Making Baby Food: How it's changed how the adults eat in my house and our future

Written by Erin Hill. Posted in Diaper Duty

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I have a love/hate relationship with food (don't we all?). It's a huge part of my life: a way to get together with friends, a cure for my cold, flu, stubbed toe, paper cut, etc. I love to cook. I love to eat. Food is beautiful. A meal can be a work of art. It can also be the path to ruin. Sugar, fat, carbs, high-fructose this, unbleached that, maltose-something something, aspartame...the list can go on. TERRIFYING!! So, when Lincoln started to eat solid food a few months ago, I took creating healthy meals and showing him the value and ease of making healthy choices as one of my biggest parenting responsibilities. Yes, even this early, he WILL start to learn the right foods are his friends, the wrong ones are, well, just icky.

I make his baby food, which I really enjoy doing. I control everything: the ingredients (fresh, organic produce and meats), the length of time it sits in my fridge/freezer, the preparation method, etc. I often sit Linc in his little seat and talk him through what I'm doing while making it. He's my audience of one for my baby food cooking show where I show off the rainbow of fruits and vegetables that make up his delicious meals and tell him what they do for him. It is so important to me that Linc learns about food. I want him to be able to know the benefits of nutritious meals and make the right choices when I'm not around because other people aren't going to do it for him. Of course, I do know how harmful this can become if I get too crazy. We're not going to be counting his calories or weighing him every morning or anything like that. Also, I don't believe in strictly forbidding something...it's just human nature to want it more. He's just going to be supplied with knowledge. Kind of like an anti-smoking campaign or the good old "Milk Does a Body Good" commercials: "See this stuff? It's harmful in these ways. See this stuff? It'll help you be strong!" Something like that.

When I was growing up, I didn't have this kind food education, and I doubt my husband did either. This is probably why during grocery shopping trips the stronger one of us (it varies) wrestles the other away from chips and cookies. If we're both weak that day, we'll end up going home with Oreos, Doritos, baked goods, etc. We crave these things often. Sometimes, I literally shake for something crunchy and salty. It's going to take us some time to retrain ourselves. We've already done away with pop/cola/soda (pick your word based on your location), which I used to drink a ton of. So, I have no doubt we can cut out/cut down these other things. We have to if we want Linc to be healthy. I'm no dietician, but I have learned a lot about nutrition and exercise over the years. I've been dabbling in this topic for over 15 years, which developed into a nice side health and wellness writing job, to gain the knowledge I have. Fifteen years of reading books, articles, studies, journals, blogs, Web sites, doctor and nurse interviews, documentaries, anything I can get my hands on. (You'd think I know better about those chips and cookies, right?)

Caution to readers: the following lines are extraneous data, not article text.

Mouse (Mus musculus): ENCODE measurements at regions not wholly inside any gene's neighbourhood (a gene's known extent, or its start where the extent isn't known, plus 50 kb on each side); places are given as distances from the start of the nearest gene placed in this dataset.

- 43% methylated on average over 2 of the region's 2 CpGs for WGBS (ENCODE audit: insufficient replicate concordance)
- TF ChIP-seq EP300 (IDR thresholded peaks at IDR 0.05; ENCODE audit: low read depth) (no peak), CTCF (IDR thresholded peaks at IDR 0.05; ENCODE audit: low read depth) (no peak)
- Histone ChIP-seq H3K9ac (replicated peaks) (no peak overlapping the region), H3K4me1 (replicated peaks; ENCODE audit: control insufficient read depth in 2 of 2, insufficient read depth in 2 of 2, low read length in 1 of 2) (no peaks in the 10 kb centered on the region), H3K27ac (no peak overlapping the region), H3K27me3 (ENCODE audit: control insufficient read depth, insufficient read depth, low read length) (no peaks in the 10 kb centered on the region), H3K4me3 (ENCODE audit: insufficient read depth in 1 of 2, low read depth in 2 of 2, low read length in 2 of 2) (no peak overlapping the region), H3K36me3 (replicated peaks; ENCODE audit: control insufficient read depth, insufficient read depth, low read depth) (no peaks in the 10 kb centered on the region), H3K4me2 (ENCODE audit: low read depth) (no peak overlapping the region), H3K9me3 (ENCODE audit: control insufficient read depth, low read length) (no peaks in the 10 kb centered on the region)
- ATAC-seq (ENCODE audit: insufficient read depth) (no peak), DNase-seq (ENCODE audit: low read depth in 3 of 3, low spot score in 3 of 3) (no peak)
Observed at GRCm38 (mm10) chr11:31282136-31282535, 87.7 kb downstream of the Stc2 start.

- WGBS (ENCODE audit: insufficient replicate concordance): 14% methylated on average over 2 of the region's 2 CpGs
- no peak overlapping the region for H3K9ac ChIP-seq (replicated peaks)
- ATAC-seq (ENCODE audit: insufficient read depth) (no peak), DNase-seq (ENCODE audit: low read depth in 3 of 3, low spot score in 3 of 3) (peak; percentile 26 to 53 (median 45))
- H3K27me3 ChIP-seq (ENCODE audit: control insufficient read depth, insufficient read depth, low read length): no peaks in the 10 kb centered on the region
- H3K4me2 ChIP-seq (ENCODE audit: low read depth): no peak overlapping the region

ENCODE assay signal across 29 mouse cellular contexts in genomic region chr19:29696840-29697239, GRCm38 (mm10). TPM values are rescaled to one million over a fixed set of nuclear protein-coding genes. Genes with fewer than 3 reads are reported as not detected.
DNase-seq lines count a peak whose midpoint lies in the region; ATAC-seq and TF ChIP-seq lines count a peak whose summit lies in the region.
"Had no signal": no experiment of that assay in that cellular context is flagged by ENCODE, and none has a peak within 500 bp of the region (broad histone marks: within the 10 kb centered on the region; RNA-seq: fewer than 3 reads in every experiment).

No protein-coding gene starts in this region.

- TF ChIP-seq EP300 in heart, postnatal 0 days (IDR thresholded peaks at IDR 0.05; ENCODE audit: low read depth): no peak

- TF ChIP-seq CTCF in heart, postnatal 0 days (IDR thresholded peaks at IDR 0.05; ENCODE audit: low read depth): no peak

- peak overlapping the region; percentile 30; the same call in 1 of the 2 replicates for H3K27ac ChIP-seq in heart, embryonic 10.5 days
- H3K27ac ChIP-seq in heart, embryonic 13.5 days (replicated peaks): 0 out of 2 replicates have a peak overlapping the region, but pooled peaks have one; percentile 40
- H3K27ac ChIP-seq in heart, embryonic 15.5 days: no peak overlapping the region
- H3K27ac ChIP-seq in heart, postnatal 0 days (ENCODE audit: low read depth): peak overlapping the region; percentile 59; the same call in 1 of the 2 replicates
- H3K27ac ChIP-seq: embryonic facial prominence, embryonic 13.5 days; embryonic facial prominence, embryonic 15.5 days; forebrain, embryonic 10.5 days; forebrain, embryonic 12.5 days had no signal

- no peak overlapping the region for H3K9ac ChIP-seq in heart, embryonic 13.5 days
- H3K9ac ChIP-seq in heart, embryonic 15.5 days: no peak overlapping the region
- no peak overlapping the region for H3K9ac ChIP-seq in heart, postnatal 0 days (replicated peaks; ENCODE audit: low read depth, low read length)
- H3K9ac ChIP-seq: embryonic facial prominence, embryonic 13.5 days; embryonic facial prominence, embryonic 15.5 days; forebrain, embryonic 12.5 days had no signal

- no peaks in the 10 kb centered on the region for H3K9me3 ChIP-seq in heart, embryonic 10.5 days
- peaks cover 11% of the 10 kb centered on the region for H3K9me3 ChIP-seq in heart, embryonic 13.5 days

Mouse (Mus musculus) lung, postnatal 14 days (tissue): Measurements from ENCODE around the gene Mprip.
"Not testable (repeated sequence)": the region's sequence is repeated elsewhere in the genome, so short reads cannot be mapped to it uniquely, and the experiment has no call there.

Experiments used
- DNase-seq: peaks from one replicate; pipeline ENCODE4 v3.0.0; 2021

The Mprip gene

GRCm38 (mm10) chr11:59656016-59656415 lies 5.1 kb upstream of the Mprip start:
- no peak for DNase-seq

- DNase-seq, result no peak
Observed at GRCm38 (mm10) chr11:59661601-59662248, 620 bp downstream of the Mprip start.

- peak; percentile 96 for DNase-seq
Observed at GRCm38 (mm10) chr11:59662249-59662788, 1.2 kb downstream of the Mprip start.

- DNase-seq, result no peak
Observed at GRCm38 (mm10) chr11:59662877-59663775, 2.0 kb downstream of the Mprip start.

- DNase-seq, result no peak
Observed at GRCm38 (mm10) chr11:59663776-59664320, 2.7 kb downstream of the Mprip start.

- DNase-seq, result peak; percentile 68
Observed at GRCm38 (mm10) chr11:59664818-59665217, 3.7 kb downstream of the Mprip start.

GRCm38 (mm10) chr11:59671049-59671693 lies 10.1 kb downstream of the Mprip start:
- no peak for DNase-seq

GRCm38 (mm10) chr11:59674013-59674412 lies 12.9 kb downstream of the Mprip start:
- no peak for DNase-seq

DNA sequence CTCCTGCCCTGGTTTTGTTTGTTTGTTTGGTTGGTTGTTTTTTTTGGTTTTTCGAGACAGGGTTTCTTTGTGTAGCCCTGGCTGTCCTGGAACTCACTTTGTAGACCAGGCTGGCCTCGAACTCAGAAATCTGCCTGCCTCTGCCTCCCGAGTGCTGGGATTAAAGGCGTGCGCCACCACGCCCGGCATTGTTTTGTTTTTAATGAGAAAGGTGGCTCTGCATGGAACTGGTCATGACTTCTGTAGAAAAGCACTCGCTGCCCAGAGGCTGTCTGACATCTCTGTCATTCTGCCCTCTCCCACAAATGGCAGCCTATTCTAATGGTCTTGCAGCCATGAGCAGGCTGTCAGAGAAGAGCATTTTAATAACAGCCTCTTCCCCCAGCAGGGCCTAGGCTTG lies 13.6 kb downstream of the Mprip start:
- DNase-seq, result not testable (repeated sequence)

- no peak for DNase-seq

By making Linc's baby food, I've become even more educated, and I hope I'm passing it on to him (and to my husband). It's definitely affecting the kinds of food that we're keeping in the house now. I can't be a hypocrite. We have to be an example for Linc All that's unhealthy is slowly exiting the house and is being replaces with whole grains, organics, homemade treats and other foods that just make us feel good. By the time Lincoln is able to get snacks and meals for himself, I'm hoping, he'll have a vast selection of healthy, delicious choices that he'll enjoy picking out for himself. I hope he has a lunchbox full of nutrient-rich, but appealing items that the other kids will be envious of and that Linc won't want to trade.

Right now, Linc's a brand new person. He's been fed, in my opinion, only the best so far. Right now, it's in my mind that anything less will taint his perfect little self and anything less for us will continue to bring us down. We are not on a diet. We never will be again. I'm not counting calories. This is the way we eat. We're just eating. Mine and my family's health is my motivation. I want us to be healthy, active and have a great life. I feel we're on the right track.

 

 

 

 

 

 

 

 

 

 

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